A lot of their research came from seeking out what Athens provides as resources for veterans, and they found two gentlemen who had served recently and did an individualized story about them in the context of their larger research.

Some students have had such a positive experience with Soul of Athens that they’ve taken it multiple times. Nick Bolin, a graduate student, is on his fourth round of taking Soul of Athens. He took the course during his undergraduate degree and is taking it again now in his second year of graduate school.

“Everyone thinks I’m crazy, but it’s a class that every time you take it it’s different ... there’s different people and different stories, and it challenges you to think in different ways of using different storytelling methods.”-Nick Bolin, graduate student

The semester-long project seemed to be going along swimmingly. Everyone had a handle on their topics and sources, and both Alost and Sell were proud of how everything was progressing.

That is, until they were hit with the challenges of the coronavirus pandemic.

Facing challenges

Once the coronavirus shut down in person classes at OU, Alost and Sell had to scramble to figure out an alternative.

“It happened right at a point where they really hit their stride as a collaboration. They really understood where they were heading. They had their plans together ... So all of the sudden having to go online and not in person with that has been a big adjustment,” Sell said.

The students were already about 10 weeks into their projects, so no one wanted to stop there. They quickly transitioned into online classes, with meetings through virtual services, like Zoom and Microsoft Teams, and working on the projects through Adobe Creative Cloud.

Though some students like Figueroa had sources fall through last minute due to the chaos of the pandemic, most of the groups have been able to take the research and interviews they already had before they left for spring break and expand on them to finish their projects.

“All those things that they had figured out: how to work together, how to collaborate, how to communicate, the types of projects and stories they want to tell, those have maintained,” Sell said. “I’ve been so impressed with how they’ve held on to that.”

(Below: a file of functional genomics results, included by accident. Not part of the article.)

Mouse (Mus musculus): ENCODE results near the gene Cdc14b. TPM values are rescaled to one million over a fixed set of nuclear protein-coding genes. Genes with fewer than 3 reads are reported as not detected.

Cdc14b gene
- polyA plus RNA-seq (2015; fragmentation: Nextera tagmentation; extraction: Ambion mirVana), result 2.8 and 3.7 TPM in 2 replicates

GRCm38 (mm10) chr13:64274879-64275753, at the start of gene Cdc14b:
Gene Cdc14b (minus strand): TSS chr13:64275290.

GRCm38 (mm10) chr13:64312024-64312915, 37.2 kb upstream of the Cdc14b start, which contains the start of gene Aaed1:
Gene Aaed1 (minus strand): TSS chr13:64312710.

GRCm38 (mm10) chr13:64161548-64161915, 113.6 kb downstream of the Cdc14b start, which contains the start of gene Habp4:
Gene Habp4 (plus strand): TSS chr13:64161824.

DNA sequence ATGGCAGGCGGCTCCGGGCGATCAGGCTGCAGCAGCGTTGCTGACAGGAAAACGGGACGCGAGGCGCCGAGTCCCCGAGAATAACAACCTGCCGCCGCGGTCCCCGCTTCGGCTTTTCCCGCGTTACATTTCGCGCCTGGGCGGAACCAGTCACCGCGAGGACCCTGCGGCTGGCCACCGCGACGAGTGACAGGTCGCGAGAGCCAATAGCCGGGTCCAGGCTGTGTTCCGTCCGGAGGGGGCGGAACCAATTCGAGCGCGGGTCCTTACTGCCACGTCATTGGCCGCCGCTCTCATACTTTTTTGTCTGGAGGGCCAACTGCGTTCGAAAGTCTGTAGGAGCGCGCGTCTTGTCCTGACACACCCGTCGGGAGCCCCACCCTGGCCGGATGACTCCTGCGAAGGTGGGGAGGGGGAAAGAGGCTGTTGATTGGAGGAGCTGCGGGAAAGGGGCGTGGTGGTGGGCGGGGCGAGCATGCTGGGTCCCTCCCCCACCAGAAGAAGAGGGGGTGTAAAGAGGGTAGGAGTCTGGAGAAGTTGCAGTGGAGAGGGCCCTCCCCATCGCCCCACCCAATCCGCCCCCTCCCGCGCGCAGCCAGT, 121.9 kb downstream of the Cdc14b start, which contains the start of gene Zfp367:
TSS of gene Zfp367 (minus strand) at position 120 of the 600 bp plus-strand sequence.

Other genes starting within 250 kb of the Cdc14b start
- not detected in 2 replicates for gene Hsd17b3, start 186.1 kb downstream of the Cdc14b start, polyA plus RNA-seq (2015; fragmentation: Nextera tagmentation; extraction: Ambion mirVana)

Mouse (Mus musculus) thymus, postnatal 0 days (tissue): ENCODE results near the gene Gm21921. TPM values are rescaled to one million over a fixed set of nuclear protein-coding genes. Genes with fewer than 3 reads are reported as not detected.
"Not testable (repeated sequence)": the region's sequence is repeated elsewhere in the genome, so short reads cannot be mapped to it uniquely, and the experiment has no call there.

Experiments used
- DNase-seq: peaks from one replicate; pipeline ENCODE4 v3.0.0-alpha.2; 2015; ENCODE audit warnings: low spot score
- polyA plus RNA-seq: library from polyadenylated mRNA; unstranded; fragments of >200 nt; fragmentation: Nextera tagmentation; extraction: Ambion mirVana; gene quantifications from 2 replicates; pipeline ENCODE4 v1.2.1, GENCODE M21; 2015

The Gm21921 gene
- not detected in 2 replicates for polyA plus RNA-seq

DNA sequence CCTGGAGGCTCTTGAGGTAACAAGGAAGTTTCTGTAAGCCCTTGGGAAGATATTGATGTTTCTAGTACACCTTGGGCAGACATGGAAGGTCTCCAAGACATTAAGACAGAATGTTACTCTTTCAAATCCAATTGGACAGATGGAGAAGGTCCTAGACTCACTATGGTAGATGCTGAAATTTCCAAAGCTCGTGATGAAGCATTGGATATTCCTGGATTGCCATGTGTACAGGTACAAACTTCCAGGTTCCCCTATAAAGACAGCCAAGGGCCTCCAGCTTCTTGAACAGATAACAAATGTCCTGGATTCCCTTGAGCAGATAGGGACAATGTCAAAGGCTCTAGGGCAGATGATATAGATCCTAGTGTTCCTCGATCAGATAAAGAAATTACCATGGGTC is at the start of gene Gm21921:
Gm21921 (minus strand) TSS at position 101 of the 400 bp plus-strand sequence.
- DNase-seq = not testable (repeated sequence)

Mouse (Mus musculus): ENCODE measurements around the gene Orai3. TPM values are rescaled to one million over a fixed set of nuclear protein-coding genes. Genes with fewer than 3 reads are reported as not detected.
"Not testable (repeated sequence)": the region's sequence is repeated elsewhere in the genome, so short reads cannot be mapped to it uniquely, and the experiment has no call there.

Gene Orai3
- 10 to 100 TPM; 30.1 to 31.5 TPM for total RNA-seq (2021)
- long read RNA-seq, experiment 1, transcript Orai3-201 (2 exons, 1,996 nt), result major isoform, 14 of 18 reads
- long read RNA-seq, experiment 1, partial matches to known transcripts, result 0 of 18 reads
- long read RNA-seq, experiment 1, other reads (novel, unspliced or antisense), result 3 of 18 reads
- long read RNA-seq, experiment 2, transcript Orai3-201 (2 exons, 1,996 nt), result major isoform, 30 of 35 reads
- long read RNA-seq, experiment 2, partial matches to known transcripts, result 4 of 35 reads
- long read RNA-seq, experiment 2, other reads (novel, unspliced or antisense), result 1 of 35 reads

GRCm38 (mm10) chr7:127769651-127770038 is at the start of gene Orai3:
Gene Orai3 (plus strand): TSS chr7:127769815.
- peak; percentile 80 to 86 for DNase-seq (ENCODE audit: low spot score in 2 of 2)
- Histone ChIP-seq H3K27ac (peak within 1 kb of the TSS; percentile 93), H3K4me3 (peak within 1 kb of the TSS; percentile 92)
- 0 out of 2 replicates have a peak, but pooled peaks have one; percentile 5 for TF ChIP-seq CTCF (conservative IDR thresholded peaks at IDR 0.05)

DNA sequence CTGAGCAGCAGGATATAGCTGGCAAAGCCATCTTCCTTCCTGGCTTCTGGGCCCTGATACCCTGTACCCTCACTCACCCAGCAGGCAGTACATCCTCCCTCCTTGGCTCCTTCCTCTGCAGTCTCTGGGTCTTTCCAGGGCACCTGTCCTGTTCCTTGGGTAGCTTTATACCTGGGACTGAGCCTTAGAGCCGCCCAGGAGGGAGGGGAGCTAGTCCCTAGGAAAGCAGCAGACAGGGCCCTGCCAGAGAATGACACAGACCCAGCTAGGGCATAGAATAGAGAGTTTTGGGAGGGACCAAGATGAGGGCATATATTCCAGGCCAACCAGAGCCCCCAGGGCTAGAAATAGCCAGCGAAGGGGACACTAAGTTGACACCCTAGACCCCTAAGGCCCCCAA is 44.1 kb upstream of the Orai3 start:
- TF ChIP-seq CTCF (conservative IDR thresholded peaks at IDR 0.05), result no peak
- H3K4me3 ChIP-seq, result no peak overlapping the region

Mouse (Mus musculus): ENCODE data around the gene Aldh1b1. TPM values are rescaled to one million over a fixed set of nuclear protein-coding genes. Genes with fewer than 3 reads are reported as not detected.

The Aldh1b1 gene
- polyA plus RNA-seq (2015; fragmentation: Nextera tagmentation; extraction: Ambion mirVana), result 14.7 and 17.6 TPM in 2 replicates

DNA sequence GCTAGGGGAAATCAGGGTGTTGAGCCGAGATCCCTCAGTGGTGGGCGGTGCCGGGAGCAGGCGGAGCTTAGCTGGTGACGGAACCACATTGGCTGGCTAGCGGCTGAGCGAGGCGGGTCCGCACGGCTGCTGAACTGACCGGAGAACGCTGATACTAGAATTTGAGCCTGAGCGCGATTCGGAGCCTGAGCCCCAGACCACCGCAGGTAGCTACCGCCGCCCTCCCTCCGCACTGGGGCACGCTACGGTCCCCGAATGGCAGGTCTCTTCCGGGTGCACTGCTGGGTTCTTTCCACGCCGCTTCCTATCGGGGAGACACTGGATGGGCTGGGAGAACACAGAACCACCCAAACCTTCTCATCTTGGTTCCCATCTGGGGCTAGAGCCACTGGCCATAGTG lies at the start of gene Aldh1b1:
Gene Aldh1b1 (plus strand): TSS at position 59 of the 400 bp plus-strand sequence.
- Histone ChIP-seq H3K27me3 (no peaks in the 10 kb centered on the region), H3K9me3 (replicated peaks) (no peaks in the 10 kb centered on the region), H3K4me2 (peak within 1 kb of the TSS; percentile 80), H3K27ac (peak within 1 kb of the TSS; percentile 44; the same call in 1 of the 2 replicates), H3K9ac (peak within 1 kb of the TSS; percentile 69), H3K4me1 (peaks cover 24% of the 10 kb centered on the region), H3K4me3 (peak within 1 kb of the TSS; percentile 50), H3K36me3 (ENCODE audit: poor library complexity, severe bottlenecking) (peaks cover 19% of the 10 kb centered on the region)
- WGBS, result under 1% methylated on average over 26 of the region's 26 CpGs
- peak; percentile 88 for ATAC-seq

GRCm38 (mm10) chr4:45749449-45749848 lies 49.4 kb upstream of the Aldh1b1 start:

Though the pandemic proves to be a challenge with communication, some groups are working to incorporate the pandemic into their projects as a way to make the best of a bad situation. All of the students are working hard to stay communicative and collaborative with their peers, an aspect that Alost and Sell greatly admire.

For undergraduate seniors like Perrin and Nicole Dinan, it’s been a heartbreaking experience to have to finish the remainder of the project and college in general virtually. However, with all of the progress made on their projects, they know it’s important that they put their disappointment aside to finish what they started.

“It’s super disappointing to have the last part of the semester change so drastically,” Dinan said in an email. “We already put a ton of time and effort into creating these projects, and we all want to see our hard work be rewarded.”

Putting their souls into it

Alost, Sell, Bolin and Figueroa agree with Perrin and Dinan that though the semester’s end is not as they had anticipated, the tradition of Soul of Athens deserves to be executed as if nothing stood in their way.

“I think it’s a matter of creative problem solving,” Figueroa said. “I don’t think anybody ever thought, ‘This is it. We’re not going to finish this semester.’ I think because of our specific field, there’s so many options that there was no way we could have ever been halted completely.”

Not only do the professors and students feel it’s important to continue with the projects, but they also have appreciated having that connection with each other during this chaotic time.

“It’s really helpful to see people’s reactions and hear their voices,” Perrin said. “I don’t think I really understood how important that was until this situation happened, and now it’s like, ‘Oh, my God. I can’t wait to be back in person with these people.’”

All of the past projects for Soul of Athens can be found on its website, and all of the 2020 projects will launch on the website on April 21.

AUTHOR: Riley Runnells
EDITOR: Ashton Nichols
COPY EDITOR: Bre Offenberger
Provided by the School of Visual Communication